C-Peptide - more information please :)

Hey everyone!

Hopefully I'm not getting all excited over nothing, however, it looks like these folks:


www.cebix.com are going to be starting trials in early 2010 and hopefully coming to market not too long after that. 


C-peptide is one of those things that I have been dying to see somebody develop and bring to market for as long as I have been aware of it.  In a healthy body, insulin isn’t produced alone, it is produced as pro-insulin which is a combination of insulin + C-peptide.  If my limited understanding of this is accurate, insulin is somewhat damaging by nature and the C-peptide is the natural mitigating factor to some of that damage. 


The Cebix site has some interesting information as does:  http://www.creativepeptides.se/science.html


Has anyone else been following this or have any thoughts?  In my mind this and the Browlee research are the two most promising complication busters…


Since I stumbled across this I am also wondering if anyone knows of any other c-peptide solutions either on or on their way to the market.





I had heard something vague about the c-peptide thing a while ago -- good to know they are moving ahead.

What is the is Browlee research?


Dr. Brownlee believes he has found a unified mechanism for the complications brought on by diabetes and he thinks he has a way of interrupting that chemical process and preventing the complications.  I have the Banting award lecture he gave and the journal article of the human trial on my home page here on Juvenation (lower right corner 01 & 02...)



Hi A-D, this might be off topic but maybe you can help me.  I contacted Dr. Brownlee after your post of those articles concerning the Diabetologia release and never got a reply. The figures on page 2 show significant differences between control and diabetic participants at Week 0.  What wasn't clear to me was whether the diabetic levels at Weeks 2 and 4 were signficantly different from diabetic levels at Week 0. control levels at Week 0, or both values at Week 0.  I was also wondering if there was any info about Weeks 2 and 4 being significantly different from each other.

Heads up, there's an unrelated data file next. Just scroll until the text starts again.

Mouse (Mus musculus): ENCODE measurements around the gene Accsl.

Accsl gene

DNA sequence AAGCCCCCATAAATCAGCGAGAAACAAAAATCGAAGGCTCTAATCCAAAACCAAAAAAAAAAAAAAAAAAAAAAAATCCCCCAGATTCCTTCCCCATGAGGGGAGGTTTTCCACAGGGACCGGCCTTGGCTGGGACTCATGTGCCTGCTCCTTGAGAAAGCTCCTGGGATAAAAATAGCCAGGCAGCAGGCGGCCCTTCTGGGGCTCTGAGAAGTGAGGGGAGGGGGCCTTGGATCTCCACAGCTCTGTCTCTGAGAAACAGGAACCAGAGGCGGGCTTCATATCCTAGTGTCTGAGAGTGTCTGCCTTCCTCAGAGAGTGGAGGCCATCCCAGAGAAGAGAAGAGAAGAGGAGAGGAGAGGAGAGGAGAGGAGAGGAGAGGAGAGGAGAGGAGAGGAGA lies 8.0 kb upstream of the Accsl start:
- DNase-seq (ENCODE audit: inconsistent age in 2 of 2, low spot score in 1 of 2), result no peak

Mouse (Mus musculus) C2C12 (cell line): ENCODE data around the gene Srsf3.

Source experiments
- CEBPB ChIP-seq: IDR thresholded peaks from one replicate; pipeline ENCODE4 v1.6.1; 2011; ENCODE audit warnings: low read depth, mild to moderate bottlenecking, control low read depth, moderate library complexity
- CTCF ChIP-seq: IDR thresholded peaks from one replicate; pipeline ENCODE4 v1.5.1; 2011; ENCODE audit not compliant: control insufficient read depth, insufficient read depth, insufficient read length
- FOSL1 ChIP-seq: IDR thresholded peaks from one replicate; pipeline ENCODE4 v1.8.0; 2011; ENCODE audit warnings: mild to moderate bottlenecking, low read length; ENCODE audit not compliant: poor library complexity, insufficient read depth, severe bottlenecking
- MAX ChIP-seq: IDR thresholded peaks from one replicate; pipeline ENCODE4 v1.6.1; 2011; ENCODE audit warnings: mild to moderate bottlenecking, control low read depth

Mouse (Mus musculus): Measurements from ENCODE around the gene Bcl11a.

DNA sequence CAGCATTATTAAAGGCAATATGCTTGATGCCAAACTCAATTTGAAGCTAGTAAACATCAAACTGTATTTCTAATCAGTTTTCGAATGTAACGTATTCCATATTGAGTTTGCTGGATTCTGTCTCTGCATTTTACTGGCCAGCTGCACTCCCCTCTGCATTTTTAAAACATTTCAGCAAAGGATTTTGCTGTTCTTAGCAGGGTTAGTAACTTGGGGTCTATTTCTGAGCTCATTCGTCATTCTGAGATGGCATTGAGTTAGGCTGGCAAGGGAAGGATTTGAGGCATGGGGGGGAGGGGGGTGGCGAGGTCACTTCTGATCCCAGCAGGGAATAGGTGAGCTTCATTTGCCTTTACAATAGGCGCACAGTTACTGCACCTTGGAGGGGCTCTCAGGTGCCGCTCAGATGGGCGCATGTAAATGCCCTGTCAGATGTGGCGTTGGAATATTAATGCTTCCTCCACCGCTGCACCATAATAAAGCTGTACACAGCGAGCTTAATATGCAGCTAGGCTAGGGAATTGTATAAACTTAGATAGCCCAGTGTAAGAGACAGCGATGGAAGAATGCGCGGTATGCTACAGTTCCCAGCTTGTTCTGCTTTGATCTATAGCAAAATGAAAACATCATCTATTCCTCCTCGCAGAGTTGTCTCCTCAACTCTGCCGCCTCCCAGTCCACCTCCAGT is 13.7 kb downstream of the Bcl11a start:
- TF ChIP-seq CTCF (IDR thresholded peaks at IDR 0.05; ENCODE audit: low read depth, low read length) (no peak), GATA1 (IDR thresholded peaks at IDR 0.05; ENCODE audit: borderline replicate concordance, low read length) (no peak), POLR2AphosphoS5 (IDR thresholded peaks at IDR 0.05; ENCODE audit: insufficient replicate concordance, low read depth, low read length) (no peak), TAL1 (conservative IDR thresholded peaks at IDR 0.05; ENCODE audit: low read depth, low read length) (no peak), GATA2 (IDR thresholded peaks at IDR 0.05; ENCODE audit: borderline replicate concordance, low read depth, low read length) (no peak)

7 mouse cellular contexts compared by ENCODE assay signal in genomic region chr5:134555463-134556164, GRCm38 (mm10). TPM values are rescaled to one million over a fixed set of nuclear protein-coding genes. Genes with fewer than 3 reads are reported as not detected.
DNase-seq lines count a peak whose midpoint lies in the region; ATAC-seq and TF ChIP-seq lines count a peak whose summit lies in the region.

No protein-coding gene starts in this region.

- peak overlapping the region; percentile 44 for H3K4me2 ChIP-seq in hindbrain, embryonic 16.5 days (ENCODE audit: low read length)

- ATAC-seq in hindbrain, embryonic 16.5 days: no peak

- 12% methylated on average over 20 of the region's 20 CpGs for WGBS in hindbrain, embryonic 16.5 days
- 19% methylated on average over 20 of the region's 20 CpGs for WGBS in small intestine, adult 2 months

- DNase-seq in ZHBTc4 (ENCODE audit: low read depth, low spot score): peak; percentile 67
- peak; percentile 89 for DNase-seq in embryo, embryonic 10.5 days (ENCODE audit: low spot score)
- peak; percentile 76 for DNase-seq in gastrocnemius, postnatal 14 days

To my (highly untrained eye) eye, each of the three graphs represent a separate series of chemical measurements.  Each starts with a week 0 comparison between non-diabetic and diabetic levels.  In all three graphs at week 0, each of the levels are dramatically different between diabetics and non-diabetics.  Following the trail out to the second and fourth weeks it appears to me that it is showing the following:


·         Angiopoietin-2 levels in serum of non-diabetic and type 1 diabetic participants the non-diabetic level appears to be around 1500, whereas the diabetic range is just under 2500 at week 0

o   At weeks two and four the diabetic range drops to around 1000 and yes, this is an appreciable  difference from the week 0 level of 2500

·         Intracellular N-acetylglucosamine-modified protein (GlcNAc) in monocytes from non-diabetic and type 1 diabetic participants before and during treatment at week zero the non-diabetic level is a little over 1000 where the diabetic level is at nearly 4000

o   At week two the diabetic level appears to drop to nearly 2500 and at week four it appears to be about 2000

·         6-keto-PGF1α levels in serum of non-diabetic and type 1 diabetic participants before and during same treatment seem to show the non-diabetic group in week 0  at about 5500 while the diabetic group is at about 1500.

o   At week two the diabetic level raises to around 4000 and by week four is nearly 5000.


The underlying assumption is that the non-diabetic levels for these substances remain constant throughout.  I expect this is true but I do not know if they have the data to show it.


Given the way I’m reading it, I am not completely sure I am clear about your questions or if my reviewing what I saw and how I read it helped or hindered.  This may be better suited to an email/phone call if you want to spend a few minutes seeing what we can figure out together… hehehe